Table 1 shows the 10 states with the weakest financial condition based on the Mercatus 2016 study. For context, Puerto Rico has a Mercatus financial score of -3.18. Puerto Rico has seen a significant population decline and defaulted on General Obligation municipal bonds in 2016. No state currently has a Mercatus score as weak as Puerto Rico's, and no state has defaulted on General Obligation bonds since 1933. While that history is comforting, it is also true that states have never had such high levels of unfunded pension and benefit liabilities.
The section of Table 1 in highlighted in brown shows state rankings ranging from 1 to 49 (Alaska is excluded due to its unique characteristics) on the basis of resident age, net migration, home price appreciation, GDP growth (excluding cyclical mining and oil sectors), and IRS income tax collection (both numbers of returns and gross collections). A ranking of 1 is associated with the strongest relative position, while 49 is the weakest position relative to other states. The full table with all 49 states can be found here.
Table 1: Ten States With Lowest Mercatus Financial Health Score
|STATE RANK EXCLUDING ALASKA (49 = Worst, 1=Best)|
|State||Mercatus Financial Score||State Tax (Inc, Sales, Property)||Avg Age ("Worst"=Oldest)||Net Migration 5yr||Home Apprec. 5yr||Net Young Educated Migration 5yr||GDPxMining Growth 5yr||Net Migration 10yr||Net Young Educated Migration 10yr||GDPxMining Growth 10yr||5 Yr Pct Change Num IRS Individ. Returns||5 Yr Pct. Change IRS Gross Tax Collection Individual Returns|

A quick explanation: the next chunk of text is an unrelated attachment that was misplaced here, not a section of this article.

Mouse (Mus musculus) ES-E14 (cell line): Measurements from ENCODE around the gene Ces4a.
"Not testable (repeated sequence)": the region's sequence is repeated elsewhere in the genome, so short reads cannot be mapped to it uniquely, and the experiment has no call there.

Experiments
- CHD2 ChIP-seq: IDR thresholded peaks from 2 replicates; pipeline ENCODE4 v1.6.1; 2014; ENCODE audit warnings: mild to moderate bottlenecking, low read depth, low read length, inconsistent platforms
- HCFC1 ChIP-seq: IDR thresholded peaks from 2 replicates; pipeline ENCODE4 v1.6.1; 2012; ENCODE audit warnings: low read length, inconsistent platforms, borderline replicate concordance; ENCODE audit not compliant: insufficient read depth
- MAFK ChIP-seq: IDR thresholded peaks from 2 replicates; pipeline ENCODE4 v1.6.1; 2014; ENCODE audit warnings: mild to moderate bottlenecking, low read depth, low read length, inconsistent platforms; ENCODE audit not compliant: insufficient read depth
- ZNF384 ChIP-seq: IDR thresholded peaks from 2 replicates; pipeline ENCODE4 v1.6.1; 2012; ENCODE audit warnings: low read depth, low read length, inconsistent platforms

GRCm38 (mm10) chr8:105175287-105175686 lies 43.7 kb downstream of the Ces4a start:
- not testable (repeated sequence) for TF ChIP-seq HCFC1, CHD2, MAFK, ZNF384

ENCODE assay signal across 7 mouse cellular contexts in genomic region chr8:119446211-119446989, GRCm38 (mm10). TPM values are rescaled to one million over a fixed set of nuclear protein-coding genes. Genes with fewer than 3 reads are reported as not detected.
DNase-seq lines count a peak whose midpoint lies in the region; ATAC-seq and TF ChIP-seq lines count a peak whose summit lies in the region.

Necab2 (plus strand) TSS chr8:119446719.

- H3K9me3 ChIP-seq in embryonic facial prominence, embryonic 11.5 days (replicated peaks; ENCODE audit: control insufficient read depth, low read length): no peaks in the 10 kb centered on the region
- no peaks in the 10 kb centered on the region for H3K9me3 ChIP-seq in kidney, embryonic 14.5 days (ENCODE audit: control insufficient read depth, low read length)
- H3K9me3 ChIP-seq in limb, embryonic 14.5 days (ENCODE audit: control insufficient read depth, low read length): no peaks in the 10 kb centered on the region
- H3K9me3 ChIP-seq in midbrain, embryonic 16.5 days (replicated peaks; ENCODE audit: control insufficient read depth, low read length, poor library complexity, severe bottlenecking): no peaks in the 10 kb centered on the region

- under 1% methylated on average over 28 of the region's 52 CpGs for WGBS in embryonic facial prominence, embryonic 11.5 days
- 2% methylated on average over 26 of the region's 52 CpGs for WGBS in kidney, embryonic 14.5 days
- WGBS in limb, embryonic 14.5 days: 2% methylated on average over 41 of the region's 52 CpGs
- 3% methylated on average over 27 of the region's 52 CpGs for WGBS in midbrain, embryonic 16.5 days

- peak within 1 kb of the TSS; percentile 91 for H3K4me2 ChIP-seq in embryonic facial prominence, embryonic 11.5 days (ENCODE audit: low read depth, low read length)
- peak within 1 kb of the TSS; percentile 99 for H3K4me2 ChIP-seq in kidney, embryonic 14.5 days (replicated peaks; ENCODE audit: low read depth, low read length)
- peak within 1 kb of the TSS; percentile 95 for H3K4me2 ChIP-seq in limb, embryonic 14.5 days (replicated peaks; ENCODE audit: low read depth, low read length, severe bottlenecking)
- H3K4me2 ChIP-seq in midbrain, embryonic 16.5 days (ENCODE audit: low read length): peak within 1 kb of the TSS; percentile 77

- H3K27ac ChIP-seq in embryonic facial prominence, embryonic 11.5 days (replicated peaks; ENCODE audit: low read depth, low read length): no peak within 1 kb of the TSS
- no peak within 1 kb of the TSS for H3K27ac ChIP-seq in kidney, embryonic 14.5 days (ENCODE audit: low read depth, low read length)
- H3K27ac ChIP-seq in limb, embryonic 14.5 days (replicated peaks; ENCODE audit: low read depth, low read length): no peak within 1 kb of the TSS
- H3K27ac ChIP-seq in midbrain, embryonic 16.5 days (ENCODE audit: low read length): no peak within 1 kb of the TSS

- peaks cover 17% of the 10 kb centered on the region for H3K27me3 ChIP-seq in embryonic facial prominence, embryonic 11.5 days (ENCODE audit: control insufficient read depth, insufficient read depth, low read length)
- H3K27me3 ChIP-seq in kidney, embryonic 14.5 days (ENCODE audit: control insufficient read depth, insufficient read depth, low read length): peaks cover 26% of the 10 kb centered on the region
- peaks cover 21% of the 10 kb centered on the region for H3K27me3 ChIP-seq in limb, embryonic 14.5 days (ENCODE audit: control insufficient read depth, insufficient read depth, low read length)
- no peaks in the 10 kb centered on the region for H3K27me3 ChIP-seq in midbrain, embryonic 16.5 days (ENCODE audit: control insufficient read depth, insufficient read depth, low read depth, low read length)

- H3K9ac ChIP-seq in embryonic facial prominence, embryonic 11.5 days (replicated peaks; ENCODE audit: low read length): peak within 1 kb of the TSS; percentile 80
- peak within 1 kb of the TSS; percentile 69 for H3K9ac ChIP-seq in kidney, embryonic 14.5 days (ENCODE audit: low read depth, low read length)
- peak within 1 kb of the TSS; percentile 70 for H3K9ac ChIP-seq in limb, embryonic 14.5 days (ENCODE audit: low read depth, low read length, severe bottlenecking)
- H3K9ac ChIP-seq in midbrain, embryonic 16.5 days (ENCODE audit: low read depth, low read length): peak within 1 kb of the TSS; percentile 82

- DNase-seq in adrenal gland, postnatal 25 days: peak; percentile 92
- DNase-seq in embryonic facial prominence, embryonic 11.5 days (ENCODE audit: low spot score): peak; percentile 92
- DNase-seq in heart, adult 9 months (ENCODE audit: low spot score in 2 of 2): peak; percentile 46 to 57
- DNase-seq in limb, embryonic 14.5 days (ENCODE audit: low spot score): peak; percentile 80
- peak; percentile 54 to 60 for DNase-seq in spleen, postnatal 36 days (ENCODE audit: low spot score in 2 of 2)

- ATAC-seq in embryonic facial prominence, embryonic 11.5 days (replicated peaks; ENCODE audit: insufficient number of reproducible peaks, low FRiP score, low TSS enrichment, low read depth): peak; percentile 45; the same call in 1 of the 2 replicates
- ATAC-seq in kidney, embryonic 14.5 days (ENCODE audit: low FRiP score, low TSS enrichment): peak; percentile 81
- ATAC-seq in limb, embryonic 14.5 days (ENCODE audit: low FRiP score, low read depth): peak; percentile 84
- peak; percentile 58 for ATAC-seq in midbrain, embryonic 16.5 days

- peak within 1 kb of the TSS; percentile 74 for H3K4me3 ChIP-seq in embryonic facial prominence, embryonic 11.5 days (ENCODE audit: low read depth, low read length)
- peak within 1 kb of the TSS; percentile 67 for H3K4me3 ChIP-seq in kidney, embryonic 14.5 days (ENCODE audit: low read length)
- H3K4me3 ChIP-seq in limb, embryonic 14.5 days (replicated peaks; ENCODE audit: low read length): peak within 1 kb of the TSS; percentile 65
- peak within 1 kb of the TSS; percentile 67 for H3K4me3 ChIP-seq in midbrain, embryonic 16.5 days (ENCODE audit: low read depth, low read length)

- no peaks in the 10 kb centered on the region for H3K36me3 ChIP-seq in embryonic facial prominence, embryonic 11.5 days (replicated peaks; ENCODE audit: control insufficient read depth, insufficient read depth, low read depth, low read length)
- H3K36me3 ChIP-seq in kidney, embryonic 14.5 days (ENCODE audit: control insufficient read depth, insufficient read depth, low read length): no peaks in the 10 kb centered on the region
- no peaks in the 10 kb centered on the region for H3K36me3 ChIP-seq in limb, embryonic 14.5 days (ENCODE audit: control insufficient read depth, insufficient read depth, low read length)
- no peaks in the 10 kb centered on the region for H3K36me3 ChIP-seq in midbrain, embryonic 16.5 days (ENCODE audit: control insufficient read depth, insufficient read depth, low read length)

Connecticut and New Jersey show similar problematic characteristics: weak fiscal health combined with a 1) relatively old population, 2) among the highest rates of out migration, confirmed by 3) among the weakest real estate markets, 4) some of the weakest state GDP growth, and 5) relatively poor growth in individual IRS tax filings and gross collections. While Connecticut and New Jersey have historically done well attracting new young, educated residents, that positive attribute has weakened in the last 5 years.
California and, Massachusetts show more encouraging profiles: they attract young educated residents, feature relatively strong state GDP growth, real estate appreciation, and strong growth in individual IRS returns and gross collections.
Recovering Financial Health
States have gone through economic cycles before. A helpful historical perspective is found in Table 2 which is excerpted from a Federal Reserve Bank of New York article on Puerto Rico's declining population. Some states' population declines were caused by commodity “busts” that followed boom periods (e.g., for North Dakota, West Virginia and Pennsylvania).
Table 2: Federal Reserve Table On States That Have Experienced Multiyear Population Declines
The text of the Federal Reserve article cites New York City as an example of successful recovery from a multi-year period of decline: